Ochrobactrum anthropi: An Unusual Emerging Pathogen : CHRISMED Journal of Health and Research

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Case Report

Ochrobactrum anthropi: An Unusual Emerging Pathogen

Babu, Aishwarya; Bhatawadekar, Sunita M.; Kumar, Mahadevan; Modak, Meera S.

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CHRISMED Journal of Health and Research 10(1):p 115-117, Jan–Mar 2023. | DOI: 10.4103/cjhr.cjhr_95_22
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Ochrobactrum anthropi is an organism which is commonly distributed in the environment and water sources including normal saline, antiseptic solutions, and dialysis fluid. However, it is an opportunistic pathogen, especially in critically ill or immunocompromised patients. The presence of central venous catheter line is a risk factor. Here, we report two cases of bacteremia caused by O. anthropi in patients undergoing chemotherapy.


Ochrobactrum spp. belongs to the family Brucellaceae. The genus Ochrobactrum contains nine species among which only three species, Ochrobactrum anthropi, Ochrobactrum intermedium, and Ochrobactrum pseudintermedium, have been reported to cause human infections. O. anthropi is an aerobic, oxidase-positive, urease-positive, Gram-negative, motile, nonlactose fermenting bacilli which were earlier known as “Achromobacter group Vd.”[1,2] Data related to O. anthropi infections are limited and come mainly from case reports.[3] A review of the literature by Ryan and Pembroke showed only 46 reported cases of bloodstream infections caused by O. anthropi since 1998.[4] Ten cases of death related to O. anthropi have also been described in the literature.[4] Although the organism has relatively low virulence, it can be pathogenic in seriously ill or immunocompromised patients. It is resistant to many antibiotics and difficult to differentiate it from other species of Ochrobactrum genus by conventional methods.[1]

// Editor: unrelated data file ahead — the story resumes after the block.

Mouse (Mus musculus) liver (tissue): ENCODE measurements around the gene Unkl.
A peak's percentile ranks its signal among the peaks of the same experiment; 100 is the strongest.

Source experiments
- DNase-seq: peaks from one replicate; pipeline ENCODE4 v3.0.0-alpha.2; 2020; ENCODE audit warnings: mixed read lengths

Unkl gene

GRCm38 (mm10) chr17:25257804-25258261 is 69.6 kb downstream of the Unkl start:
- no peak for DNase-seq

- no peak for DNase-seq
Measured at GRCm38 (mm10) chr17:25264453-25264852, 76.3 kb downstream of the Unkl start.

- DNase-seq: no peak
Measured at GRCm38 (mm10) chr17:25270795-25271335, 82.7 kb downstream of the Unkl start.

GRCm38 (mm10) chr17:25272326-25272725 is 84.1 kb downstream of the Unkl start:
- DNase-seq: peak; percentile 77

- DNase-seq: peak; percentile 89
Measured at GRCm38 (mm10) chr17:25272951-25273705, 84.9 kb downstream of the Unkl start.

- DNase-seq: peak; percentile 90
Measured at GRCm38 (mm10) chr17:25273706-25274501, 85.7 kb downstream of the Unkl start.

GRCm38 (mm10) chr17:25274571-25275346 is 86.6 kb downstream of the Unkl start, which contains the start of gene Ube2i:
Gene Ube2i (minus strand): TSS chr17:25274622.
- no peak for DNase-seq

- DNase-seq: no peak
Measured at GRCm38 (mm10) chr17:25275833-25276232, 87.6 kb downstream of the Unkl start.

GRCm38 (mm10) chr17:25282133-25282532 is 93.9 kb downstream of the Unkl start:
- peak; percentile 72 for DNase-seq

Case Reports

Case 1

A 6-year-old child with ALL who was admitted to our hospital for chemotherapy developed fever a few days later. Blood from two different sites was sent for culture in paired BACTEC (Becton Dickinson, Sparks, MD, U.S.A.) bottles. Both flagged positive after 2 days. Gram stain showed Gram-negative bacilli. Growth on blood agar showed gray nonhemolytic colonies [Figure 1] and on MacConkey agar showed mucoid nonlactose fermenting colonies [Figure 2]. It was catalase, oxidase, and urease positive [Figure 3]. The organism was identified as O. anthropi by VITEK 2 system (bioMerieux, Marcy l’Etoile, France). Antibiotic susceptibility testing (AST) was done by Kirby–Bauer disk diffusion method and the isolate was susceptible to amikacin, gentamicin, ciprofloxacin, and imipenem but resistant to co-trimoxazole. The child was continued on cefepime and his fever subsided. Although the pathogen is commonly resistant to the antibiotic prescribed, he responded well to the treatment and the antibiotic did not need to be changed probably because of the low virulence of the organism. Repeat blood culture showed no growth and the child was discharged after chemotherapy.

Figure 1:
Colonies on blood agar
Figure 2:
Colonies on MacConkey’s agar
Figure 3:
Positive urease test

Case 2

A 34-year-old male with acute promyelocytic leukemia was admitted with high-grade fever with chills. Two sets of blood cultures (BACTEC bottles) were taken at the time of fever and he was started on cefoperazone–sulbactam. Both flagged positive on the same day. Gram stain showed Gram-negative bacilli. Microbiological identification and AST were done like case 1. The isolate was found to be resistant to co-trimoxazole, amikacin, gentamicin, and ciprofloxacin and sensitive to meropenem. Since the patient was afebrile after initiation of antibiotic, the same was given for 3 days and stopped. Repeat blood culture showed no growth and the patient was discharged after chemotherapy.